Here's what General Custer didn't understand: You have to practice for a last stand. Ask Wendy Ward. Last Friday, Ward and LPGA Hall of Famer Beth Daniel were walking off the 18th tee at Interlachen Country Club in Edina, Minn., when Daniel turned to her and said, "You know, we're the only two Americans left standing."
It was Daniel's overly dramatic way of pointing out that she and Ward had to hold on to their one-up lead over Denmark's Iben Tinning and Spain's Raquel Carriedo. Otherwise their opponents would sweep the morning foursomes matches and take a 4-0 lead in the Solheim Cup, the biennial gut-wrencher between teams of women pros representing the U.S. and Europe.
Two days later Ward, a 29-year-old LPGA veteran, must have felt as if she were the only American standing. With her U.S. team down two points after four sessions of pairs competition, Ward drew the toughest assignment of her career—a Sunday singles match against Sweden's Annika Sorenstam, the world's best woman golfer. But this time Ward had her victory with Daniel to draw on, as well as a subsequent foursomes win with her former Arizona State teammate and fellow Solheim Cup rookie, Emilee Klein.
"I knew it was going to be a tough match, but I wasn't that nervous," Ward said, looking eerily calm for a woman whose 18-hole standoff with Sorenstam had keyed an 8�-3� singles route of the Europeans and a 15�-12� U.S. victory. "I knew Annika could be beaten. I mean, it's not like I haven't gone head-to-head with her before."
Call it back-to-the-wall desperation, call it a chip-on-the-shoulder attitude, call it what you like, but that last-stand mentality is what carried Ward and her teammates to victory at Interlachen. Flag-waving Juli Inkster, who suffered defeat with two partners before winning in foursomes on Saturday, beat Carriedo 4 and 3 in Sunday's first match and spent the rest of the day leading cheers. Meg Mallon beat England's Laura Davies 3 and 2 in match 9. Asked why the Americans always seem to prevail in singles, Mallon replied without hesitation: "Because we have to."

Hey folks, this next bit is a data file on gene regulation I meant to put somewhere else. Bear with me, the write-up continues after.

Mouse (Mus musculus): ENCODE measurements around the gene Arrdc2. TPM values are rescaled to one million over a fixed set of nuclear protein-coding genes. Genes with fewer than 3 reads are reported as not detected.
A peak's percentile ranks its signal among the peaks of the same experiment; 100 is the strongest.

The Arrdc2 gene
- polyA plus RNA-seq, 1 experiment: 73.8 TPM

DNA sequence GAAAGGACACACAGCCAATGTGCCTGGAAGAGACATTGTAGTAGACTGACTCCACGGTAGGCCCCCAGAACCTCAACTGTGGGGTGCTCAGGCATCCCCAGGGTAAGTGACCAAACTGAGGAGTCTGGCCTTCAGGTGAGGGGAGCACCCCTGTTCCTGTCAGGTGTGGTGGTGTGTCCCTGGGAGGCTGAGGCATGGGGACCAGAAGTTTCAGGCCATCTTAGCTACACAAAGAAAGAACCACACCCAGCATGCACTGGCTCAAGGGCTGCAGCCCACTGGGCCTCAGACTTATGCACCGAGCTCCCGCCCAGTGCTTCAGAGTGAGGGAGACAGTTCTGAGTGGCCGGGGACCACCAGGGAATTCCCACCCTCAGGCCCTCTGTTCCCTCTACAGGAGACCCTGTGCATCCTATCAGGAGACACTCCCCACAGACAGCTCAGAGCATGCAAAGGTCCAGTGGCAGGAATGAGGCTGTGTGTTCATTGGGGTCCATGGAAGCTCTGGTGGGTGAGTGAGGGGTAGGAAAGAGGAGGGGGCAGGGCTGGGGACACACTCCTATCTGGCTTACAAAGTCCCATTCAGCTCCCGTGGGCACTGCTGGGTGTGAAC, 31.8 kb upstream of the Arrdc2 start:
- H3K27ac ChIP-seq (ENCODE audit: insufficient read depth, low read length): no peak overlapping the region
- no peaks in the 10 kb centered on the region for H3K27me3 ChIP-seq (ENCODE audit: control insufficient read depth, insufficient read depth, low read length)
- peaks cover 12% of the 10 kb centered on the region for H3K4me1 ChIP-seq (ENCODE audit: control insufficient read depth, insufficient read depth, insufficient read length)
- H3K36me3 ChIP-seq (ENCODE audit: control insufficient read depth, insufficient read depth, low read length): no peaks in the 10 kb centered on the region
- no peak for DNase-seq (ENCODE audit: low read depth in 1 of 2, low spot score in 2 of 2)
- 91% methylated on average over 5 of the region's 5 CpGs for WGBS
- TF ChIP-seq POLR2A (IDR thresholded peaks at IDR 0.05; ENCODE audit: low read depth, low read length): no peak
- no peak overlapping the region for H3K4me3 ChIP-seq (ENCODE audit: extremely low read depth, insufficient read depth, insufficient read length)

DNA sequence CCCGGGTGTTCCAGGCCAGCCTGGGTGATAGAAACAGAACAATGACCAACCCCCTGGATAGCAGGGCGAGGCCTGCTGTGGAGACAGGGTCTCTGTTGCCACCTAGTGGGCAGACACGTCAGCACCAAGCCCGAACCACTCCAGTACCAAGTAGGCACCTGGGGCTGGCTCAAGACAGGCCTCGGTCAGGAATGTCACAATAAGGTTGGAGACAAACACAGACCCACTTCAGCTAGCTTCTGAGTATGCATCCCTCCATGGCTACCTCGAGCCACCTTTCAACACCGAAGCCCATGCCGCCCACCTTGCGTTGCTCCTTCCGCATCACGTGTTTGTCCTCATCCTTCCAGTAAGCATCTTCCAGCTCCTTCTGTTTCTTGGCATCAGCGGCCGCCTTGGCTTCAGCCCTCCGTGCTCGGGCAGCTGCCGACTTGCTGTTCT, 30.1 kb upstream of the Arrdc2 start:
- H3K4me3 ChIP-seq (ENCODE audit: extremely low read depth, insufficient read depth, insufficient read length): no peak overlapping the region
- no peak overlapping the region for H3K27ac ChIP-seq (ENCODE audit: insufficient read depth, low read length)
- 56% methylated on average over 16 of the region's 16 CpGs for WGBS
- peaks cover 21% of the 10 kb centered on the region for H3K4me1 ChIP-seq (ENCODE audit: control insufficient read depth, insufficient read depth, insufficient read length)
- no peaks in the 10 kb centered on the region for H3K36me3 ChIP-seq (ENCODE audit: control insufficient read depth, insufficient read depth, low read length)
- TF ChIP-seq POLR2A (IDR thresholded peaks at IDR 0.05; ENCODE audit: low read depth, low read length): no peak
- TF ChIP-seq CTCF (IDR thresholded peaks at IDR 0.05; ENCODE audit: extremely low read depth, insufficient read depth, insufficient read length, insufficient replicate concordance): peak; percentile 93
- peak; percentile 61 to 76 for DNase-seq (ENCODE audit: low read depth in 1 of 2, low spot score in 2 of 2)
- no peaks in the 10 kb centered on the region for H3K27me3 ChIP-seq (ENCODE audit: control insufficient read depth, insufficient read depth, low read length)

Then there was 42-year-old Rosie Jones—or "my little Rosebud," as U.S. captain Patty Sheehan unapologetically called her. Jones, playing in her fifth Solheim Cup, was asked earlier in the week what would happen if she drew Sorenstam on Sunday. "If she faces me, I am going to beat her," Jones replied. "There is no pressure; just take her out and bring her down." The feisty Jones never got that opportunity, but she did take out and bring down 23-year-old Karine Icher of France 3 and 2 for the point that put the Americans over the top.
It should be noted that this was a civil Solheim Cup, awash with mutual respect and good sportsmanship from players and spectators alike—nothing like the sour, teary matches of 2000 at Loch Lomond, Scotland, which the Euros dominated. "I've had so many Americans wishing me luck," said Davies, "and it's genuine."
The good feeling held up despite a widely circulated critique of the U.S. side by 2003 European captain Catrin Nilsmark, who bent noses out of joint with her characterizations of Cristie Kerr ("a little brat"), Kelli Kuehne ("a real Texas girl, the loudest of them all") and Michele Redman ("absolutely no talent"). Nilsmark, in an unintended act of statesmanship, injured her back and stayed away.
Her loss. The American comeback reminded many of the 1996 matches at Chepstow, Wales, which the U.S. stole with a 10-2 singles blitz. Only this time the outcome was in doubt until the very end, hinging, as it did, on the Sorenstam-Ward match.
How did a Solheim rookie with only three career LPGA victories end up with so much weight on her shoulders? Credit the format. Match play transforms golf from a game of dry statistical probabilities into something more volatile. In stroke play, for example, Sweden's Carin Koch is a tentative putter who often leaves the ball short of the hole in pressure situations; that's why she has only one victory in eight LPGA seasons. But at Interlachen, with no cumulative score to protect, a bolder Koch holed long putts from every point of the compass. "I wish I could do it every week," said a wistful Koch, who scored a record 4� of five possible points and remained unbeaten after eight Solheim Cup matches.